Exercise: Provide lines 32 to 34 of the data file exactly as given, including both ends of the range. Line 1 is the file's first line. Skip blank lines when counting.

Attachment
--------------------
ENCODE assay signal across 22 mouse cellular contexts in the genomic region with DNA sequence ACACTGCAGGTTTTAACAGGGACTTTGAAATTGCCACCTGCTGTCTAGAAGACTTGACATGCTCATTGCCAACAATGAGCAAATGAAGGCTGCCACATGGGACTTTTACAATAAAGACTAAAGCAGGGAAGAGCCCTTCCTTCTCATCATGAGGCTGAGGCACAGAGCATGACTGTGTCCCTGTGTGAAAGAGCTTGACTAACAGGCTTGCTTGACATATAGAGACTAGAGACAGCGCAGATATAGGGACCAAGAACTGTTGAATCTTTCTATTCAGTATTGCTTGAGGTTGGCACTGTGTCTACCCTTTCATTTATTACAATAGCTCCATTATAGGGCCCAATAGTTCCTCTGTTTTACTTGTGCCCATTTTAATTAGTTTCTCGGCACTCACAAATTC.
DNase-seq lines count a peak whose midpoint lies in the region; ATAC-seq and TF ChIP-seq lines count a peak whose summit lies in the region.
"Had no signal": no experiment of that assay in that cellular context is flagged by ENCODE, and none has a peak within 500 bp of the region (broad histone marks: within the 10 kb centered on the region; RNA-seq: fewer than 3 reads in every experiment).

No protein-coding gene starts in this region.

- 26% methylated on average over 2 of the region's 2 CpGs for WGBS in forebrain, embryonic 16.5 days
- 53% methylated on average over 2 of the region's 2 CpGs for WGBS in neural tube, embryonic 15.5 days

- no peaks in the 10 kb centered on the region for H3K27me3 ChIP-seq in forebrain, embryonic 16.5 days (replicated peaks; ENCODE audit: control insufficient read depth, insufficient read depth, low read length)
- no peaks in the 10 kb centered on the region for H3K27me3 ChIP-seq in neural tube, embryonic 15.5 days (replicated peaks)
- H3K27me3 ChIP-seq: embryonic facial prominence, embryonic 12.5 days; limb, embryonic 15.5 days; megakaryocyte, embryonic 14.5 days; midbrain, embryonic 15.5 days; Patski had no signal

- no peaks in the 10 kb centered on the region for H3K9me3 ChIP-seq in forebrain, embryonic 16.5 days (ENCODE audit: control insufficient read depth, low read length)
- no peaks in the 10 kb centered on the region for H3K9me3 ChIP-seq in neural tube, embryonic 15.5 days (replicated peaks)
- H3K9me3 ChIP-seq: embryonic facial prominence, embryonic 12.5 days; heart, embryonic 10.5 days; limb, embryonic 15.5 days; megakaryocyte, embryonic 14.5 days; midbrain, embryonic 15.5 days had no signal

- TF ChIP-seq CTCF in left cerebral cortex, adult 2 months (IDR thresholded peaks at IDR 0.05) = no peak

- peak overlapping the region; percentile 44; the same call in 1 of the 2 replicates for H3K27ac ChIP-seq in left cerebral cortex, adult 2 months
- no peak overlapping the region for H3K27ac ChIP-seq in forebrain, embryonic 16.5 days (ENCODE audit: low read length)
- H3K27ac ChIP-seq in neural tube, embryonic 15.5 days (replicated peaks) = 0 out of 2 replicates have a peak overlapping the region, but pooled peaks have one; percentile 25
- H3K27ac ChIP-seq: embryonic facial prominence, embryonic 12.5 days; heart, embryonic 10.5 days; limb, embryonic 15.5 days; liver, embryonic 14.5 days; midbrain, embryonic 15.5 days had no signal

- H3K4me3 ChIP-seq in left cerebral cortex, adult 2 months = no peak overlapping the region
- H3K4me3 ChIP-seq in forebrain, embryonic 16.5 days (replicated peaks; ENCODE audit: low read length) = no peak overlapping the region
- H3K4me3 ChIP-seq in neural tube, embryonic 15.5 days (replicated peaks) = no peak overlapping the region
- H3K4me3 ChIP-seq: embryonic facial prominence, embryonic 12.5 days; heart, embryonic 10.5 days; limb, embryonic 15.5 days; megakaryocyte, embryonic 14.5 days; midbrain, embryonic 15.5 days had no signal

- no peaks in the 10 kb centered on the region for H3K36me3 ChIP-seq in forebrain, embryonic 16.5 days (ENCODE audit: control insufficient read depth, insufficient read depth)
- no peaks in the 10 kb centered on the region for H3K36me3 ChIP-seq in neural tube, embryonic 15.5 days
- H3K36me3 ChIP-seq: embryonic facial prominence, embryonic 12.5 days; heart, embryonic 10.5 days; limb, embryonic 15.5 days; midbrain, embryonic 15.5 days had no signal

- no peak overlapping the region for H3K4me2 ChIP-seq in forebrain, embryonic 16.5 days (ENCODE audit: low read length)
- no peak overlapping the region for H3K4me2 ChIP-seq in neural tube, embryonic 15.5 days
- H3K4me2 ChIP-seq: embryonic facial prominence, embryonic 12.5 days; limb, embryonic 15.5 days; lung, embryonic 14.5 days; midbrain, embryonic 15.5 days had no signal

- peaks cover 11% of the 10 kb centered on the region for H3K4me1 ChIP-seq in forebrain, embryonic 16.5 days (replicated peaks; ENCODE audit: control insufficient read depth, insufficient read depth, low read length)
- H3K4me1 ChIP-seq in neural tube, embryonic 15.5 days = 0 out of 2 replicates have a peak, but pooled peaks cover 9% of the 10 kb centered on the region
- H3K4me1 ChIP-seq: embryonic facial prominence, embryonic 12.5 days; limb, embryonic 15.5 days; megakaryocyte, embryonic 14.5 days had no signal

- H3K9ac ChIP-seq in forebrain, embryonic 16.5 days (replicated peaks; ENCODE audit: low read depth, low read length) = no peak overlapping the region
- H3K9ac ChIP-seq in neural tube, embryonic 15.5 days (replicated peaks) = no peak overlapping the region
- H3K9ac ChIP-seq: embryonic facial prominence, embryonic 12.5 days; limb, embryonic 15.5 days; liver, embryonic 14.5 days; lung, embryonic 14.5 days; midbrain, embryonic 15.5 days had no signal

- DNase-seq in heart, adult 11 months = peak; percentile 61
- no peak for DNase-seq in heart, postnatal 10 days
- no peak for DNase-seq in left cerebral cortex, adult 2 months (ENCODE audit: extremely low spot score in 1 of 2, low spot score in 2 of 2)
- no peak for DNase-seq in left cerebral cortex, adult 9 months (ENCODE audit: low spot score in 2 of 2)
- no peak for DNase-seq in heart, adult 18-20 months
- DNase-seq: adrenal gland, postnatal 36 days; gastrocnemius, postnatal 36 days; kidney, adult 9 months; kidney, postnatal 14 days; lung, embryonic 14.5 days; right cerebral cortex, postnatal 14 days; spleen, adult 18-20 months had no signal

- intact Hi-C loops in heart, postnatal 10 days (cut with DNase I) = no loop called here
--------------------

- H3K9ac ChIP-seq in neural tube, embryonic 15.5 days (replicated peaks) = no peak overlapping the region
- H3K9ac ChIP-seq: embryonic facial prominence, embryonic 12.5 days; limb, embryonic 15.5 days; liver, embryonic 14.5 days; lung, embryonic 14.5 days; midbrain, embryonic 15.5 days had no signal

- DNase-seq in heart, adult 11 months = peak; percentile 61